- Conceptual Framework
- Standard 1
- Standard 2
- Standard 3
- Standard 4
- Standard 5
- Standard 6
Data Collection, Analysis, & Evaluation
The unit has worked to design, implement, and improve a system of data collection that is manageable, coherent, and useful. We have successfully used data for program improvement, and we have made progress in sharing our assessment results with various public constituencies.
The Key Assessments Collection, Analysis, and Dissemination Plan outlines the unit’s assessment system. It shows the schedule of data collection, the personnel involved, where data is stored, how it is used, and how it is disseminated. Key assessments include formative assessments, summative evaluations, and follow-up surveys. Data are collected from candidates, cooperating teachers, university supervisors, faculty, graduates, employers, and national testing services. The data are stored in three databases that allow us to track individual candidate progress and to analyze aggregated data by program and unit.
First, a record is kept of each candidate’s progress through teacher education course work. The University of Minnesota computer-based Academic Progress Audit System (APAS) has been tailored to requirements for licensure in each field. Thus, the APAS report on a candidate seeking licensure in a given area tags each course taken by the requirement it meets. When requirements have not been met (including a grade of less than C- earned in a required course), the report shows that the requirement has yet to be completed. The APAS report is updated each semester to determine candidate eligibility for the next semester’s course work and for student teaching. At the conclusion of the degree program, the final APAS update must show fulfillment of all requirements prior to a recommendation for licensure. One administrative specialist monitors each candidate’s progress through our programs and maintains records for each candidate. Through regular communication with students and faculty, this individual assures that each student who is recommended for licensure has satisfactorily completed all requirements. Satisfactory completion means that students complete all course assignments to a minimum level of proficiency to receive a passing grade in each required course.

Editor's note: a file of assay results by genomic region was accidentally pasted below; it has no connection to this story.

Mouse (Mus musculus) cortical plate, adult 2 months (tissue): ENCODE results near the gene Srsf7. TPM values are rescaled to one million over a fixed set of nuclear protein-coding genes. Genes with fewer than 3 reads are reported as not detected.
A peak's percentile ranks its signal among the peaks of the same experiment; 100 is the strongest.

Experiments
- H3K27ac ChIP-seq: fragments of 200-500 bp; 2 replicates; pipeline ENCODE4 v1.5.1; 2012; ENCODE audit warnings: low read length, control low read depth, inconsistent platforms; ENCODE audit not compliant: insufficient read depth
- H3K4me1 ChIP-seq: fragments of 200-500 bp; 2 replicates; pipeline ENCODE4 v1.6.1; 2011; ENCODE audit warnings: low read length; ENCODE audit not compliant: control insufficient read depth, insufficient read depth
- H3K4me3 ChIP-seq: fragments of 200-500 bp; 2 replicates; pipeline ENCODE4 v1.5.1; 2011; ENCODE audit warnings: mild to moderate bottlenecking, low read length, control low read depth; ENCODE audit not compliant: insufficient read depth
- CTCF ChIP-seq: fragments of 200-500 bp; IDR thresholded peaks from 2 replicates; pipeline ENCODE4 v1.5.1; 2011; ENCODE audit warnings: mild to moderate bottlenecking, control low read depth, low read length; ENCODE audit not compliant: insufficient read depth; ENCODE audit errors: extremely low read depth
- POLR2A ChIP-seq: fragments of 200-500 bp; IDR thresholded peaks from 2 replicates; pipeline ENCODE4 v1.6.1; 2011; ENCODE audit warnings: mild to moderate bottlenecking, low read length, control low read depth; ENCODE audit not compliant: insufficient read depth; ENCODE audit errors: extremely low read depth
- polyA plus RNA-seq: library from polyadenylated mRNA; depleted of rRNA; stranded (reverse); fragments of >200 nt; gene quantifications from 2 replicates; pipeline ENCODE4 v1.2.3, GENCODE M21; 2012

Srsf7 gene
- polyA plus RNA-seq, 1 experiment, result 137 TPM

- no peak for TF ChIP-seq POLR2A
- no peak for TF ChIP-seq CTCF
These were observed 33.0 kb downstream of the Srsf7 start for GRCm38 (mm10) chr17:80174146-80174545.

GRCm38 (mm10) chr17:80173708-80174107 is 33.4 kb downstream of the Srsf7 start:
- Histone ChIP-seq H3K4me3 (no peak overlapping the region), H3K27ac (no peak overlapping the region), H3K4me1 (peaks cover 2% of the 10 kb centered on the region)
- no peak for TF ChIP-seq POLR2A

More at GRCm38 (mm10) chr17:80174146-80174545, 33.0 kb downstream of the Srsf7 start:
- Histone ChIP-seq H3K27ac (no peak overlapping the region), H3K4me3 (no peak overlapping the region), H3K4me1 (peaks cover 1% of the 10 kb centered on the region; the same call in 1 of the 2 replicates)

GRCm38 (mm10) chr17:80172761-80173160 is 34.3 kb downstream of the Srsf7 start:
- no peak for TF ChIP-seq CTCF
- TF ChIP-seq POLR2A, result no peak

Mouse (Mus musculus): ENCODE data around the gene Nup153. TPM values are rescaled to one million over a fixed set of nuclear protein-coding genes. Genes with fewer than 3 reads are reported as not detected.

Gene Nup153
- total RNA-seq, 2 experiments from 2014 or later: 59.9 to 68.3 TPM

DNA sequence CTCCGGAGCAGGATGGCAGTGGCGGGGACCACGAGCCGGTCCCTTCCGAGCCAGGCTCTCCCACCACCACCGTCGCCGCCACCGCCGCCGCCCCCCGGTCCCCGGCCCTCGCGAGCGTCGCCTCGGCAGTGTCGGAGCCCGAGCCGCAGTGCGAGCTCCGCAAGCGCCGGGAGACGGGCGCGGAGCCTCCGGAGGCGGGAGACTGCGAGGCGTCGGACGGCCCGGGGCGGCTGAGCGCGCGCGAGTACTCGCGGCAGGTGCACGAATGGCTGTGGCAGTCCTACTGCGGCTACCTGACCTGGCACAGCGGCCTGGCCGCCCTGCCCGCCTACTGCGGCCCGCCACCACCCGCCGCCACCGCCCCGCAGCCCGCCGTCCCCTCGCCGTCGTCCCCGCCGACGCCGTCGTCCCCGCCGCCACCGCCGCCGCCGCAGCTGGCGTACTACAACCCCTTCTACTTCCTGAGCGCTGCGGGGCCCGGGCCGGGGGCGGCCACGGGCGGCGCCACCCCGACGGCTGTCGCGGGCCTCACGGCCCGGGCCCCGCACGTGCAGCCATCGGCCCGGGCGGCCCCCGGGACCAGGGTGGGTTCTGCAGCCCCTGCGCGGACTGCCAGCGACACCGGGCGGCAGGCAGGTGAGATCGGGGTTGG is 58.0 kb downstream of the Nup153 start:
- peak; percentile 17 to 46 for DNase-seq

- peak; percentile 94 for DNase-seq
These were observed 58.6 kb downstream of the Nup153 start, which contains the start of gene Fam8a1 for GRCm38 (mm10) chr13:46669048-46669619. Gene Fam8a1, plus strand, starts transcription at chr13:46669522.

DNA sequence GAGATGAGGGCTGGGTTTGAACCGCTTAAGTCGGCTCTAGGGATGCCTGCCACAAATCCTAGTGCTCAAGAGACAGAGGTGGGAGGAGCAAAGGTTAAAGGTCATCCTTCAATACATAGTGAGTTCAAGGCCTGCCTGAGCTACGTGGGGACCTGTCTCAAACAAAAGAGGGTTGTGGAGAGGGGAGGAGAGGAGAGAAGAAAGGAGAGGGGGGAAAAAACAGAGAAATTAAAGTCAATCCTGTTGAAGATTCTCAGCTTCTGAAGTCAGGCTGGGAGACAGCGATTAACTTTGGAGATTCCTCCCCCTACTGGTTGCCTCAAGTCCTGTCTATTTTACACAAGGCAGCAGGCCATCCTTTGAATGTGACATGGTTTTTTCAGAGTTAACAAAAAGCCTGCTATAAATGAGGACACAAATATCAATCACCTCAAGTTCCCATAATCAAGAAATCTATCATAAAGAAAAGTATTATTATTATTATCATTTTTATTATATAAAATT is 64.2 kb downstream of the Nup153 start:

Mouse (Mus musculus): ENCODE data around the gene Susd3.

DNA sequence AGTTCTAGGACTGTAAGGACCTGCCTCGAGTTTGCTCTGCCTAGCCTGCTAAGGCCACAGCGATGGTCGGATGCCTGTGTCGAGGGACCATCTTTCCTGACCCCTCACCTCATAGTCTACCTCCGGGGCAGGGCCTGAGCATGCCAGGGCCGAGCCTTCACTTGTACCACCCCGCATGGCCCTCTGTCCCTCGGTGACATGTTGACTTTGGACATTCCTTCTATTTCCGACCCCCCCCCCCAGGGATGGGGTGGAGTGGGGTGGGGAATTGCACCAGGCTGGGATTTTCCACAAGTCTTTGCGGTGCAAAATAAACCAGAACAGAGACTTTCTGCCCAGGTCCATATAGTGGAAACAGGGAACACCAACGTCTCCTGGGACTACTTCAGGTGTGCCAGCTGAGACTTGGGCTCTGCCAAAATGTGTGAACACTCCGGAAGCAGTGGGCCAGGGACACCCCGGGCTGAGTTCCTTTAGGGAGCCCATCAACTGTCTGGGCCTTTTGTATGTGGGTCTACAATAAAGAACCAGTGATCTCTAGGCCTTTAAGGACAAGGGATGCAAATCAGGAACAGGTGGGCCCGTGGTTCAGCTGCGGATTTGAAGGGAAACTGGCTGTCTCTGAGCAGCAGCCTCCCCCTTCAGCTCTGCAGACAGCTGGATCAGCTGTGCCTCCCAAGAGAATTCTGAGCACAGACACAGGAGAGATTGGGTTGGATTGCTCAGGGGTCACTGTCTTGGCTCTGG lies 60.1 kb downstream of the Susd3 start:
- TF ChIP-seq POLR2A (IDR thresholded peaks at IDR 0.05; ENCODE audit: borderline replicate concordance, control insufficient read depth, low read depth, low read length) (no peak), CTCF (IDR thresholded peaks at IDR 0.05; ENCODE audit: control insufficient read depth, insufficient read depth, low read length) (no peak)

A second candidate database, created by the unit, allows the administrative specialist in charge of student records to monitor and track candidate performance on Praxis I and II examinations and to record placement and completion of field experiences. This database is updated each semester. The Praxis I and II data are summarized in table format and reported annually to program and unit faculty members. Praxis data at the program level is also submitted to the UMM Assessment of Student Learning committee as requested.
Finally, we use EXCEL to maintain the data for key program assessments and follow-up surveys. The program assessment data (collected prior to recommendation for licensure) is summarized and reported in table format to teacher education faculty annually for discussion and analysis. Working with the elementary and secondary education coordinators, the NCATE coordinator is responsible for creating a narrative report with tables for submission to the UMM Assessment of Student Learning committee. This committee is responsible for posting the information on the institution’s assessment website. Reports were submitted in 2003 and 2007. Follow-up surveys are administered each spring to the previous year’s program graduates and their employers. The three-year average response rate is 58% for graduates and 63% for employers. Results are summarized by the administrative specialist in charge of program assessment data and the NCATE coordinator. They are reported in report and table form to program faculty each fall for discussion and analysis. The summarized results are sent to graduates and employers if requested.
Special reports are created as needed or requested for program and unit assessment. The NCATE coordinator has conducted the analyses in consultation with faculty members and statisticians when needed. Special reports have included analyses of course or field experience assessment data (e.g. Analysis of Integrated Technology Lesson), the results of special surveys (e.g. Fall 2007 Teacher Education Survey), and more in-depth analysis of program data (e.g. chi-square test of summative evaluation scores). These reports are discussed and their data used for program improvement by the teacher education faculty. Results are reported in meetings, presentations, and online to broader constituencies.
Appeals and grievance information is prominently displayed on our Web site. In policies regarding admissions, communications of concern, and failure to complete student teaching, we have included procedures for student appeals. The division chair is responsible for keeping a systematic record of student complaints. The record is on file with the administrative assistant in charge of student records.